Or else he would have been a little more, you know, manly.


boots just go back on the socks that had stayed on


I’ve had to go through a bit of mourning today, as I found out one of my favorite artists has died. When the Budster mentioned a few days ago that Kirsty MacColl had passed away too young, I assumed he was kidding. I had all her albums, followed her career for 20 years, was probably one of her more devoted Stateside fans – surely I would have known.

Turns out that she died five years ago, and through some bizarre set of obstructing circumstances, the information took that long to leak in my direction. Last night I spent hours online combing the facts: in December 2000, she took her two kids to Cozumel, Mexico to get over a friend’s death. While swimming in a protected zone, a speedboat barreled toward her family – she threw her son out of harm’s way, was hit and died instantly. It’s terribly sad, but it seems completely in character that such an amazing woman died saving her son.

You may only know her music from Tracey Ullman’s “They Don’t Know,” a song Kirsty wrote that became her only U.S. hit. She also sang “Golden Lights” on the Smiths’ “Louder than Bombs” album and did a duet with Bill Bragg on “Sexuality.” Her voice was so beautiful, and like pancakes and syrup, it only got better as they stacked tracks on top of each other. I’d call her stuff “twisted orchestral pop” with classic, gorgeous, surefooted pop craft thrown in, but it didn’t stop her from becoming more and more influenced by Latin grooves (which melded perfectly with her British accent – she was from Croydon).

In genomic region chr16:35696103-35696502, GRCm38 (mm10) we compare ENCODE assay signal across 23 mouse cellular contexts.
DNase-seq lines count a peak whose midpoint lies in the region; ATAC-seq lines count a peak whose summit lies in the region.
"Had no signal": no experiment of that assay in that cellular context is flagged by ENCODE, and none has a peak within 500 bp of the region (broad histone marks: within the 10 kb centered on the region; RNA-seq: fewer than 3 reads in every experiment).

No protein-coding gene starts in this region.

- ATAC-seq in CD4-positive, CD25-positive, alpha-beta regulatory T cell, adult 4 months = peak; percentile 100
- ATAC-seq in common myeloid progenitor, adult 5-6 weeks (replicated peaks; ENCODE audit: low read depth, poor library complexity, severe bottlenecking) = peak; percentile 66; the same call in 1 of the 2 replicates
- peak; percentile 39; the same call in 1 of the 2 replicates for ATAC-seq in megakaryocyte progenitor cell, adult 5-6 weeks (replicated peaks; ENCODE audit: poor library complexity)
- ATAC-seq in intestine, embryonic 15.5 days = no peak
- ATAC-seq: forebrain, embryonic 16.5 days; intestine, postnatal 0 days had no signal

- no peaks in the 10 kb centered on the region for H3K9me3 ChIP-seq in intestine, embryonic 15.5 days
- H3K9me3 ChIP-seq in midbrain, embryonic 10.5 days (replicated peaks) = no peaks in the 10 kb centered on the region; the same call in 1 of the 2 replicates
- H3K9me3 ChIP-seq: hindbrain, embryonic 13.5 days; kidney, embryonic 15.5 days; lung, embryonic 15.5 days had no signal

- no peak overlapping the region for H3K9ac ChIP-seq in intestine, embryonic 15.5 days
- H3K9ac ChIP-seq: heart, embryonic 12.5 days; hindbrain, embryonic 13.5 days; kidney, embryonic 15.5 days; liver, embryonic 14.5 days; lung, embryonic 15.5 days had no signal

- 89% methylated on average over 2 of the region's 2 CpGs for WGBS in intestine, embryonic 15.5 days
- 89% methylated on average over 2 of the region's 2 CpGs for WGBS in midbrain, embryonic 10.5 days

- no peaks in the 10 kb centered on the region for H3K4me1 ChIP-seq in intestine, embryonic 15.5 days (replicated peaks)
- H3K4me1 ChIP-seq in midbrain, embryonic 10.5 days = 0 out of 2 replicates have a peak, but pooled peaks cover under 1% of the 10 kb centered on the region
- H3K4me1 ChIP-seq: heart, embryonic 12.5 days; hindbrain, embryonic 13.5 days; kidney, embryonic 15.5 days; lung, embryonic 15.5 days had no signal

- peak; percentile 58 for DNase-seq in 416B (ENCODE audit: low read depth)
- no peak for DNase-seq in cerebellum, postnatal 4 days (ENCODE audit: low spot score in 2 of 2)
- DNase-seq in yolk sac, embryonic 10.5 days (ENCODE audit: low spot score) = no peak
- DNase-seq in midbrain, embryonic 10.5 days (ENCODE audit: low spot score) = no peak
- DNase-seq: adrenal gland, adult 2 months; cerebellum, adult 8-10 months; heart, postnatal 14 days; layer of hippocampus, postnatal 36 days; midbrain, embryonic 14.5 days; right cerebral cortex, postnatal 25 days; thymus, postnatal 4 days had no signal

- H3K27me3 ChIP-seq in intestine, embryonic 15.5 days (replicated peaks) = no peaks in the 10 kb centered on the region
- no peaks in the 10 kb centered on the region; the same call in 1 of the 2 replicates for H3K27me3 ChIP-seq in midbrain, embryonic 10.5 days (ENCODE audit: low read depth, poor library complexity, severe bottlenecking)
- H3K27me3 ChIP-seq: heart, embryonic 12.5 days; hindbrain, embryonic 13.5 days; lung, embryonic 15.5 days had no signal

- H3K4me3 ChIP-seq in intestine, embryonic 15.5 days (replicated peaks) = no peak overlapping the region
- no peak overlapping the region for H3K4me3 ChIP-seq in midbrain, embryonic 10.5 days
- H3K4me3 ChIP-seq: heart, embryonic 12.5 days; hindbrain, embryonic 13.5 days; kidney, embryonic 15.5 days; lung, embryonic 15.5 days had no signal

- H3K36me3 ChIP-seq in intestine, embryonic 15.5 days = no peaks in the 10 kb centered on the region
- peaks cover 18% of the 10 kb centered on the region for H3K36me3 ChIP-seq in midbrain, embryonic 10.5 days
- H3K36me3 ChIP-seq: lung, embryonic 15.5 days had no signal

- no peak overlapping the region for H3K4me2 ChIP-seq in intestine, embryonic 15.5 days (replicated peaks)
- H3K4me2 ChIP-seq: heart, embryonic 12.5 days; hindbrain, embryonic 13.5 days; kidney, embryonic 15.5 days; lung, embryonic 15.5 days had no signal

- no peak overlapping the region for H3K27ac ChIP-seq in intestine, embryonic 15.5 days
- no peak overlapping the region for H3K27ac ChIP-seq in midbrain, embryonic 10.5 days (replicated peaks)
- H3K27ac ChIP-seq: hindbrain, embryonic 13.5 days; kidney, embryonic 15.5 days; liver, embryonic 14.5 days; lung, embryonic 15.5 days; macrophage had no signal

Lyrically, however, she was untouchable. Nobody came close to her witty, anguished turns of phrase – perhaps only Morrissey, when he wasn’t trying to be clever. She just about breaks your heart in every song.